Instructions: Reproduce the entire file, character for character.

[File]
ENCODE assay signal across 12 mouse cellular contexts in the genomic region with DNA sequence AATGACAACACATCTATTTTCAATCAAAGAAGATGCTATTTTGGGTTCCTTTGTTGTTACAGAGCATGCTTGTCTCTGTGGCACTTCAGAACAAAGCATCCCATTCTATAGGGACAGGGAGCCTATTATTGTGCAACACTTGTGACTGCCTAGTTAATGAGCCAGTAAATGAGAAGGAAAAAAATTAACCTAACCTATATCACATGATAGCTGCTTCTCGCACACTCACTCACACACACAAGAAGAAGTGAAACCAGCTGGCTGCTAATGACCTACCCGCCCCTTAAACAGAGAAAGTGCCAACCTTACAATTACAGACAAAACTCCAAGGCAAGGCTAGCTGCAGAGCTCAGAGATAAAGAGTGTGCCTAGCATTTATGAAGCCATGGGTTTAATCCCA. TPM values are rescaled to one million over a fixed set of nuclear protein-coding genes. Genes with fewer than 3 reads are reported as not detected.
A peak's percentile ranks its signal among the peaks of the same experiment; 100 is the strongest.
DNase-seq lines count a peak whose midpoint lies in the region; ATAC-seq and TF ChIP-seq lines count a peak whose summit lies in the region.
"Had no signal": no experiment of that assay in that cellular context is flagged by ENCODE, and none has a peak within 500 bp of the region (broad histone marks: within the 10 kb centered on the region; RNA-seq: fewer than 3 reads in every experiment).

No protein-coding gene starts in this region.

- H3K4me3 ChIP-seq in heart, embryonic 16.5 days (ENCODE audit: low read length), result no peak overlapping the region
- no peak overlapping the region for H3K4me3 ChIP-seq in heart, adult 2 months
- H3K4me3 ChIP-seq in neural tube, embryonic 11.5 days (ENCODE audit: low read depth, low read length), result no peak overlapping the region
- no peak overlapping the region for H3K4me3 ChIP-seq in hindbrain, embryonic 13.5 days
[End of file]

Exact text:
ENCODE assay signal across 12 mouse cellular contexts in the genomic region with DNA sequence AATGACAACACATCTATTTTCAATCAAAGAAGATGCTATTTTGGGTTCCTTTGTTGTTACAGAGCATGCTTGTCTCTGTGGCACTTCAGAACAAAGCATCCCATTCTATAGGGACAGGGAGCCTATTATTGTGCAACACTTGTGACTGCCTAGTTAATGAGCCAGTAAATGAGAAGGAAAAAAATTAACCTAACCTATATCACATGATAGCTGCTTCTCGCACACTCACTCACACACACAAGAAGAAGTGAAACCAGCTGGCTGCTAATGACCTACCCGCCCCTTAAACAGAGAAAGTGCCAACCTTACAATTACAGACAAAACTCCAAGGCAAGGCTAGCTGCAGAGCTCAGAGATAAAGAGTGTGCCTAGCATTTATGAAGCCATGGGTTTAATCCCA. TPM values are rescaled to one million over a fixed set of nuclear protein-coding genes. Genes with fewer than 3 reads are reported as not detected.
A peak's percentile ranks its signal among the peaks of the same experiment; 100 is the strongest.
DNase-seq lines count a peak whose midpoint lies in the region; ATAC-seq and TF ChIP-seq lines count a peak whose summit lies in the region.
"Had no signal": no experiment of that assay in that cellular context is flagged by ENCODE, and none has a peak within 500 bp of the region (broad histone marks: within the 10 kb centered on the region; RNA-seq: fewer than 3 reads in every experiment).

No protein-coding gene starts in this region.

- H3K4me3 ChIP-seq in heart, embryonic 16.5 days (ENCODE audit: low read length), result no peak overlapping the region
- no peak overlapping the region for H3K4me3 ChIP-seq in heart, adult 2 months
- H3K4me3 ChIP-seq in neural tube, embryonic 11.5 days (ENCODE audit: low read depth, low read length), result no peak overlapping the region
- no peak overlapping the region for H3K4me3 ChIP-seq in hindbrain, embryonic 13.5 days